The early Dominators were built with point-to-point wiring, the circuit connected by a jumble of components with just a turret strip or two here and there to help support the capacitors and resistors between tube sockets and controls.
By the turn of the decade, however – as seen in this combo from 1963 – production was more standardized, using a printed circuit board (PCB), albeit one that was loaded with the same types of discrete components used in the previous tube amps, and wired up by hand.
Watkins-brand amps were commonplace among players in the rock and roll and skiffle scenes, particularly in London, given that the company’s headquarters were in Balham, a borough in the capital’s south.
But the combos themselves rarely seemed to advance to the professional stage, unlike the PA systems and the big Starfinder speaker cabinets that Pink Floyd’s David Gilmour and others would later use.
Overall, they were regarded as having decent quality, as the build of our featured combo exhibits, although perhaps not on par with what Vox and Selmer were producing, or what Marshall would soon be known for.
Shortly after this amp’s production, Watkins moved the Dominator model into a more conventional rectangular combo cabinet and deleted the tremolo from its feature set.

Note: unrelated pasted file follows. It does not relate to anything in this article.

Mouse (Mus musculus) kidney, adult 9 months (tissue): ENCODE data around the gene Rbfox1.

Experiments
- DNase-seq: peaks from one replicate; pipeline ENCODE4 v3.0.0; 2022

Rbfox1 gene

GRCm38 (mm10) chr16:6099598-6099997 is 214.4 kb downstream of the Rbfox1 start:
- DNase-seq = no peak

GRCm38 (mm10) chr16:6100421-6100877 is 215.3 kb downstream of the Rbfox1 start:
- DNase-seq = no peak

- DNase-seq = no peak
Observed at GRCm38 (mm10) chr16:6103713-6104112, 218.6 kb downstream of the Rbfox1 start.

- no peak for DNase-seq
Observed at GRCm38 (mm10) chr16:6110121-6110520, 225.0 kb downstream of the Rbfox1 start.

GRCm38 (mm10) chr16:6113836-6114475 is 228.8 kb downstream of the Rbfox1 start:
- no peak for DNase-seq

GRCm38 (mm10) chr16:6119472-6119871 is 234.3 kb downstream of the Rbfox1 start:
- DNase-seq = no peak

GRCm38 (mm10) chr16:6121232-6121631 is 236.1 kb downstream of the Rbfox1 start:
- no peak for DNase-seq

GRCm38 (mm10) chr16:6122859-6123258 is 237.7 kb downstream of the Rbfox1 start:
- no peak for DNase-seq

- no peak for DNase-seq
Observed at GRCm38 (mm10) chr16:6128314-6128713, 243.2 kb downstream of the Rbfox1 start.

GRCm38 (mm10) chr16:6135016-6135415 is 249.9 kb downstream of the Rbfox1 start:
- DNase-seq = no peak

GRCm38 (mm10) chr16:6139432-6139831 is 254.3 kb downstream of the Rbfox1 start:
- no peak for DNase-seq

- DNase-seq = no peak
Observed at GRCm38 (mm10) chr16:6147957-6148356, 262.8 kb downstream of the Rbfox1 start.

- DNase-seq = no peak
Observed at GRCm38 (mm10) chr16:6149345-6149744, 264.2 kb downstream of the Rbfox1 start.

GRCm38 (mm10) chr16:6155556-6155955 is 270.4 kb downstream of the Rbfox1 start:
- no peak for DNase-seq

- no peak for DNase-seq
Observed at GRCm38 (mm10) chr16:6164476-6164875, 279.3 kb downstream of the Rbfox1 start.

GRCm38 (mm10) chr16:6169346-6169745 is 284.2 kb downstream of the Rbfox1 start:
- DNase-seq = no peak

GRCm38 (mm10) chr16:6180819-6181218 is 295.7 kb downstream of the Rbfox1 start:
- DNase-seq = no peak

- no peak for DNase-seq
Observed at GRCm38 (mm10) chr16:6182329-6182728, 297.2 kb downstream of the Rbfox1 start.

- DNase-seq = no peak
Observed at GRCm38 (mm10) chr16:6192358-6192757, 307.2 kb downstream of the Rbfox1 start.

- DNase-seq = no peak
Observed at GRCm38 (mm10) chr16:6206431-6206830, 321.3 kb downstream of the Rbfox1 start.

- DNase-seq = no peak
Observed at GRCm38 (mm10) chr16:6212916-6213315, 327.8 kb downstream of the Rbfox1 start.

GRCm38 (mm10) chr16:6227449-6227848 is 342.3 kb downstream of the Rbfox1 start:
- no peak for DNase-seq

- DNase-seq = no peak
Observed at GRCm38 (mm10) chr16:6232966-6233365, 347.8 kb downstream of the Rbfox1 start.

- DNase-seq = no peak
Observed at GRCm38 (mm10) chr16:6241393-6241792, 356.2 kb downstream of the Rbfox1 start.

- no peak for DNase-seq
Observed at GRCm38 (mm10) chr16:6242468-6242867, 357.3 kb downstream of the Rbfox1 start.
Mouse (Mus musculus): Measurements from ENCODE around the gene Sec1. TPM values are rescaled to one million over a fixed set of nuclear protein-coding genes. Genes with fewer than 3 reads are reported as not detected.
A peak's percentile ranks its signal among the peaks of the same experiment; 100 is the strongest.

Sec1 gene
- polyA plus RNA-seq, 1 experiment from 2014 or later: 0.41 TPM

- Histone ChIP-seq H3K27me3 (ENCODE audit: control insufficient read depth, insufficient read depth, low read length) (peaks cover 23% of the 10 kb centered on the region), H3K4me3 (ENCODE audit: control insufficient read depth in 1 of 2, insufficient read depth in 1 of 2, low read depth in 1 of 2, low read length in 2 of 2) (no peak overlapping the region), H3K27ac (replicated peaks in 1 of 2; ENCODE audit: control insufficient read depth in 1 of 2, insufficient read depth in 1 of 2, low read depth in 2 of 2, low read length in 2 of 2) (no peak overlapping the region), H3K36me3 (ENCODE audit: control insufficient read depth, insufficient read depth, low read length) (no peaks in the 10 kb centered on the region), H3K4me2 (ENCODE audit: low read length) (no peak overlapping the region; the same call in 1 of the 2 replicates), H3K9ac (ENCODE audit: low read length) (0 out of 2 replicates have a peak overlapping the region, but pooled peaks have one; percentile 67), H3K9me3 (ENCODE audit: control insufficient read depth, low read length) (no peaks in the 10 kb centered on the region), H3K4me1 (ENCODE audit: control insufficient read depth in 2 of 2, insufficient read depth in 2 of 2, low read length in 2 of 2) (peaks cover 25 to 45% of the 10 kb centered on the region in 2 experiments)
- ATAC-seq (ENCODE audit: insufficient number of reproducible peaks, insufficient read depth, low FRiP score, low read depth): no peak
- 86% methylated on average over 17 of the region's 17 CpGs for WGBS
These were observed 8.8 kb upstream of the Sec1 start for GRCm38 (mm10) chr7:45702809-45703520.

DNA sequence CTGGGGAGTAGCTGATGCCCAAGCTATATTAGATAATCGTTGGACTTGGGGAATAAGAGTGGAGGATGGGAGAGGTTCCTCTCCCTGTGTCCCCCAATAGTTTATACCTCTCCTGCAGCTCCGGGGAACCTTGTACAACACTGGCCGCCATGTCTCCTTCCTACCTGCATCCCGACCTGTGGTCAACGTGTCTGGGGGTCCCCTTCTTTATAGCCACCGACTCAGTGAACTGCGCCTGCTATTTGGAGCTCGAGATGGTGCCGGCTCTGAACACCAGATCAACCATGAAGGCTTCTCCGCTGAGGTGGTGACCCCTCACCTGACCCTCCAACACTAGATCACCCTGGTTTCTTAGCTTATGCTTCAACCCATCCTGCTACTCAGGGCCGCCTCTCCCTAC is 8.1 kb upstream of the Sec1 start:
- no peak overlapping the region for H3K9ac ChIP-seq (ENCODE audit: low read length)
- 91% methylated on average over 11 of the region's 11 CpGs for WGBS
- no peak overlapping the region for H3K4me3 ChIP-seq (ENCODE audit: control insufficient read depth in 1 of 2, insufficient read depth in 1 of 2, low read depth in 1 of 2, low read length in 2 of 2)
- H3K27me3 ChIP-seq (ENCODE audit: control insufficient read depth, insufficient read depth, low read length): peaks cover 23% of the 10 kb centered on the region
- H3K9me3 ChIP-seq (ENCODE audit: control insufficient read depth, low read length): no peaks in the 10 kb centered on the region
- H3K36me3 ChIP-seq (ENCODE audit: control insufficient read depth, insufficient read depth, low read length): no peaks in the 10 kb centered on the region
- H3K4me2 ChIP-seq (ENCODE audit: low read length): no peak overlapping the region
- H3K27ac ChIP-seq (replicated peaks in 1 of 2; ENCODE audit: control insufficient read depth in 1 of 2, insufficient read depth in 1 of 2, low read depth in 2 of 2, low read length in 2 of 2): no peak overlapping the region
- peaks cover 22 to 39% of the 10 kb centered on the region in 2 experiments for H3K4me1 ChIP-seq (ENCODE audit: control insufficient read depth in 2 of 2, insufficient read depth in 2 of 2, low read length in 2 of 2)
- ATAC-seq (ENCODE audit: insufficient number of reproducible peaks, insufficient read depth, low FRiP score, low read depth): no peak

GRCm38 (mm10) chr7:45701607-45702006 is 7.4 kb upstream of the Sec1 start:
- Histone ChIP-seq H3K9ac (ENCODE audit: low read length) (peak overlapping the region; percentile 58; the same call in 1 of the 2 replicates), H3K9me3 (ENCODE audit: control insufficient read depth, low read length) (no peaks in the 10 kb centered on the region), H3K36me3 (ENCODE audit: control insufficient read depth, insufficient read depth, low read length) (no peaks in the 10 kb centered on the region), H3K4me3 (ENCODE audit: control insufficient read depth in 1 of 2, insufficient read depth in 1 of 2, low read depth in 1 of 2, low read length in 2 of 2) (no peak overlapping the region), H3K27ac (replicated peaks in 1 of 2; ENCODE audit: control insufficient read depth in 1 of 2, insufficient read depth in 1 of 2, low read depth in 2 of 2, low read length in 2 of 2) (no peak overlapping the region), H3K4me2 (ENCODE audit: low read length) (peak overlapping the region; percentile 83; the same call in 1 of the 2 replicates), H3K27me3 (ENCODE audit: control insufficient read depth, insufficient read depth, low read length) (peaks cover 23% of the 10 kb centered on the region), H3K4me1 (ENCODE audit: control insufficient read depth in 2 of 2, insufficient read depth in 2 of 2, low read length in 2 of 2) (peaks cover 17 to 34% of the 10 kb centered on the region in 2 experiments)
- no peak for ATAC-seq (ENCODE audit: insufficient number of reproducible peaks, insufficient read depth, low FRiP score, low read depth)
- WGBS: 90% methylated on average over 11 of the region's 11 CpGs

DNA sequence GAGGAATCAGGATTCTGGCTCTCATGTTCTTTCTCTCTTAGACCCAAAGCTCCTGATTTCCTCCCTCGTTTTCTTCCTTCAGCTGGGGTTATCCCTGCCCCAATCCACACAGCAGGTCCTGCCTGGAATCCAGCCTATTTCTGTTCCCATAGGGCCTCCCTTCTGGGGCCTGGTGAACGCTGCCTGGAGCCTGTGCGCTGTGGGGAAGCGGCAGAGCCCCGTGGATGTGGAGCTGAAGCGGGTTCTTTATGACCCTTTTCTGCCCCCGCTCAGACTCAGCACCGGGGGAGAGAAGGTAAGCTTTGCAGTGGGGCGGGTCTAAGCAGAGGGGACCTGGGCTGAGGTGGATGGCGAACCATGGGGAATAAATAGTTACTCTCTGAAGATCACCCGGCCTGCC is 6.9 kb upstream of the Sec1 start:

It remained a good-sounding, lower-wattage tube combo, and proved a bargain for coming generations of players, although it still failed to attain notable pro users.
Around the same time, Watkins changed his brand name to WEM (for Watkins Electronic Music), largely because he had noted the success of rival JMI’s brand and admired their bold Vox logo.
An arguably bigger early classic is said to have been inspired by Charlie’s flagship combo. When the Marshall company needed a “student”-sized amp to join its big JTM45 and the like, Jim Marshall, Ken Bran and Dudley Craven purportedly based the so-called 18-watter’s circuit on that of the Dominator.
Certainly, there were plenty of smaller 15- to 20-watt amps on the market that also carried just a volume and tone control per channel, plus tremolo. But an examination of the Watkins and Marshall circuits reveals that Marshall’s 18-watt amps are nearly identical to the Watkins Dominator, including the unusual arrangement of having the tone control before the volume control in the preamp stage, something you don’t see in Fender’s similarly powered brown and tweed Deluxe and Princeton, Gibson’s GA-30 or Vox’s AC15.